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May 2003 Vol. 29, No. 5   RSS Feed for Undercurrent Issues
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Electronic Shark Repellent Vindicated

from the May, 2003 issue of Undercurrent   Subscribe Now

Last year we reported on the death of Australian diver Paul Buckland, who was attacked by an 18- foot great white shark. He was a commercial abalone diver, working in the waters off Port Lincoln, Australia, where great whites hunt fur seals. At the time, he was wearing a protective device designed to repel sharks, the South African-made Shark Pod, which emits an electrical current to interfere with receptors in the shark's snout. Obviously, it didn't repel the shark, and his death put a cloud over an Australian firm that had redesigned the South African model and was introducing it to the market.

Now, Nick Squires of the Sydney Herald reports that a government agency conducting an inquest into Buckland's death has been told that Buckland apparently had rigged the Shark Pod incorrectly, and the device can't be implicated in his death. The pod has two electrodes, one to be worn on the foot and the other on the middle of the back. However, it was common practice for local divers to attach one electrode to their air hose to increase the scope of the electric shield and to switch it off when on the bottom because they often received shocks from the equipment. But such a rigging could give the great white a window of opportunity.

Ten minutes into the dive, Buckland surfaced and called out to Shannon Jentzen, who was captaining their boat. Jentzen saw an enormous shark surface and steered the fishing boat toward the great white, but it took no notice. Instead the great white launched itself at Buckland. By the time Jentzen managed to haul Buckland on board, he had lost his left leg and much of his torso.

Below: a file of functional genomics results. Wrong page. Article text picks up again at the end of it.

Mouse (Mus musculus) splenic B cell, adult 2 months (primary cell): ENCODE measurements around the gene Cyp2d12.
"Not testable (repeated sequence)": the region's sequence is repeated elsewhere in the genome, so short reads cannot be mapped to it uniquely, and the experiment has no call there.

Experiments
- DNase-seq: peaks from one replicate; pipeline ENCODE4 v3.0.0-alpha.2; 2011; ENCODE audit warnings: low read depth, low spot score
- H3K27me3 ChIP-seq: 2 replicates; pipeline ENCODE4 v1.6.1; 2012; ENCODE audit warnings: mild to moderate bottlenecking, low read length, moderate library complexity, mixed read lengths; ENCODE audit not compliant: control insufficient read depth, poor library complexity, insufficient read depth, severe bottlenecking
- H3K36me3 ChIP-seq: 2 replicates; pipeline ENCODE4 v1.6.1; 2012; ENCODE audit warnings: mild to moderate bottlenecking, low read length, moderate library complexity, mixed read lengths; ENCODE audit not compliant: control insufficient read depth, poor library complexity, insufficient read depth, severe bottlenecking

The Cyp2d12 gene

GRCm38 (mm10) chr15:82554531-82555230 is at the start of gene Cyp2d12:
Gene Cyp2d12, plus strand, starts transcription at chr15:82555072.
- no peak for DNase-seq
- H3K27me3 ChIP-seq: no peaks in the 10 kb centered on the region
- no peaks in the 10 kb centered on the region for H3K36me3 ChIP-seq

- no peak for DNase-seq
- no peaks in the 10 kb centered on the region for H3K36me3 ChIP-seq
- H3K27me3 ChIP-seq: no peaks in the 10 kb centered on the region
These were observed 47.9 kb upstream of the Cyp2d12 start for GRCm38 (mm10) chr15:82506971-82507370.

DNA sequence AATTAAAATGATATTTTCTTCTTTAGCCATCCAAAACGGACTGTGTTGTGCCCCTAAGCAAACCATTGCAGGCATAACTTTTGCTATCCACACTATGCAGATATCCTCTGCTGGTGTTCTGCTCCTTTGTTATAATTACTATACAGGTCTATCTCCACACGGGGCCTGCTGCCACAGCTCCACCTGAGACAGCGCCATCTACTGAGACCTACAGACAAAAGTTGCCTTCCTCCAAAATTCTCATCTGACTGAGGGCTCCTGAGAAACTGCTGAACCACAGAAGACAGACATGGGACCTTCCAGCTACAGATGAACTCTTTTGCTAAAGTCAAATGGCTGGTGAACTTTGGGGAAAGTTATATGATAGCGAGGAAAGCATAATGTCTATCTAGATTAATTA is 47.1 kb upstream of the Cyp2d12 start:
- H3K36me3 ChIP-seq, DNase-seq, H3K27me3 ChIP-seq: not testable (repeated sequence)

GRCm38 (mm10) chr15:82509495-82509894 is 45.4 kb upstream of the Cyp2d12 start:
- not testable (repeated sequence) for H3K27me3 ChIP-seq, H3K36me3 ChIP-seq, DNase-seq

The inquiry was told the electric pulses emitted from the Shark Pod are effective to a range of six to 30 feet, depending on how large, determined, and hungry the shark was. However, Senior Sergeant Robert McDonald, of the South Australian water police, said no equipment yet devised could ward off a really big shark. "Even if used properly, I think it will get to a stage where the shark gets so excited that [the device] is not going to stop it."

Dr. John West, a biologist at Sydney's Taronga Zoo who records shark attacks in Australia, said: "The problem is great whites come at you like a steam train. By the time they have come within range of the electrical pulse, it's probably too late." Coroner Wayne Chivell heard how the great white may have watched Jentzen dive right before Buckland, so that by the time Buckland entered the water, the fish was primed and ready to kill.

For more information about the Shark Pod, go to or contact Sea Change Technology in Lockleys, South Australia, at 61/88351-9411.

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